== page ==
Skindred – “Shark Bites And Dog Fights”

Some magazines have described Skindred as one of the most unique bands that the UK has to offer. Others have said that they are possibly the best live band to ever emerge from the UK. No matter what people say, one thing is for sure – there’s no-one out there doing what Skindred do, and especially not as well as they do it!

I’ve actually been a fan of Skindred’s unique blend of metal, punk and reggae since I discovered their debut album Babylon through their single Pressure getting played on music channels a few years ago. Since their inception, their unique brand of music has come to be named “RaggaPunk”, and it perfectly describes exactly what Skindred as a band are about – doing something totally different. And now, after the success of their debut and their second album Roots Rock Riot, they’ve returned with a new 8 Track Mini-Album in the form of Shark Bites And Dog Fights.

I first heard some of the new material when seeing them live – coincidentally, discovering that the reviews of them being one of the UK’s best live bands to be true at the same time – and it was immediately catchy and made me want to hear more of it. Their mixture of pounding heavy riffs, swirls of electronics and uplifting, reggae infused vocals courtesy of Welsh front-man Benji Webbe have been developed and honed to be a tighter mix on each song, rather than having a varying mix from song to song, like on Babylon (as good as it was!). This actually makes for a more interesting listen, as there are different things to pick out in each song each time you listen!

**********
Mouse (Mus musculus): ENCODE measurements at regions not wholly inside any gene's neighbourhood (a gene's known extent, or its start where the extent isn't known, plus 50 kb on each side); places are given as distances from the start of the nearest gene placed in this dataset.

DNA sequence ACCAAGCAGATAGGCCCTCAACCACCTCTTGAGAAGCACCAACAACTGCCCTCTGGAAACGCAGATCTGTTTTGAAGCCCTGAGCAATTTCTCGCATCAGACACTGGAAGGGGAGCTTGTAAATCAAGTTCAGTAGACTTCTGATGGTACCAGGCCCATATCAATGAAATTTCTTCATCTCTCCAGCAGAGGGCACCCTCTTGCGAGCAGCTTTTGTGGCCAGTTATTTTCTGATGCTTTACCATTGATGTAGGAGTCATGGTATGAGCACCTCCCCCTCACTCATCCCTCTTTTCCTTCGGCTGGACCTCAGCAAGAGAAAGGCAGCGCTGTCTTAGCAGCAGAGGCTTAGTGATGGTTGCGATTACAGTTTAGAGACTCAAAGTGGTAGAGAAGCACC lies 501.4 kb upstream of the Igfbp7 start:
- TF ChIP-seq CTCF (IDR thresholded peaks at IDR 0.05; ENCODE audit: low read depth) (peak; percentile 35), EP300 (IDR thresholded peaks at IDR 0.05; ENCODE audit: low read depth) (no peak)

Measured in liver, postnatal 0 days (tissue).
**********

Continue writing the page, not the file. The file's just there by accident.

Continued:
Shark Bites And Dog Fights kicks off with a humongous, empowering, call-to-arms anthem in their current single release Stand For Something. The heavy beating riffs mixed with the siren-sounding electronics signify that this is definitely the same Skindred, but with more focus and bite in their music. The lyrics “If you want it, you’ve got to rise and take it” are just a taster of exactly what the attitude of this mini-album is all about – one of defiance, sticking to your guns and trusting in what you believe in. You Can’t Stop It swiftly follows, picking up the pace from a run to a sprint, and harbouring a chorus that will stick in your head like Pritt-Stick!

Songs that follow, like Corrupted and album closer Invincible, continue the theme of defiance and facing against oppression in whatever forms they may appear and, especially in the case of Calling All Stations, do so using distinctly melodic, reggae-tinged choruses and punk-guitar work so catchy you could be layed up in bed with it for weeks afterwards! Who Are You? is easily the slowest song on the record, but that doesn’t make it any less noticeable – despite its context, it could otherwise be mistaken for a bit of a love song. It just goes to show that the theme on Shark Bites And Dog Fights is a distinctly dark one, despite how some of the songs may appear from their first listen. Even their cover of Eddie Grant’s Electric Avenue doesn’t escape the Skindred treatment, and gets made-over into a punk-style chant-along anthem!

If you haven’t heard of Skindred and are only discovering them for the first time, fear not because you are not the only ones. Shark Bites And Dog Fights is instantly likeable if you’re a fan of punk music but want something a bit different in texture and diversity. If you’re already part of the RaggaPunk clan, then Shark Bites And Dog Fights is something you should definitely make an effort to pick up, because this is by far Skindred at their best, and it has renewed my love for their unique musical style!

And if you think this is good, just imagine why they’ve been rated as the UK’s Best Live Band… as the line in Invincible goes – “Raise up your fists if you like this!”

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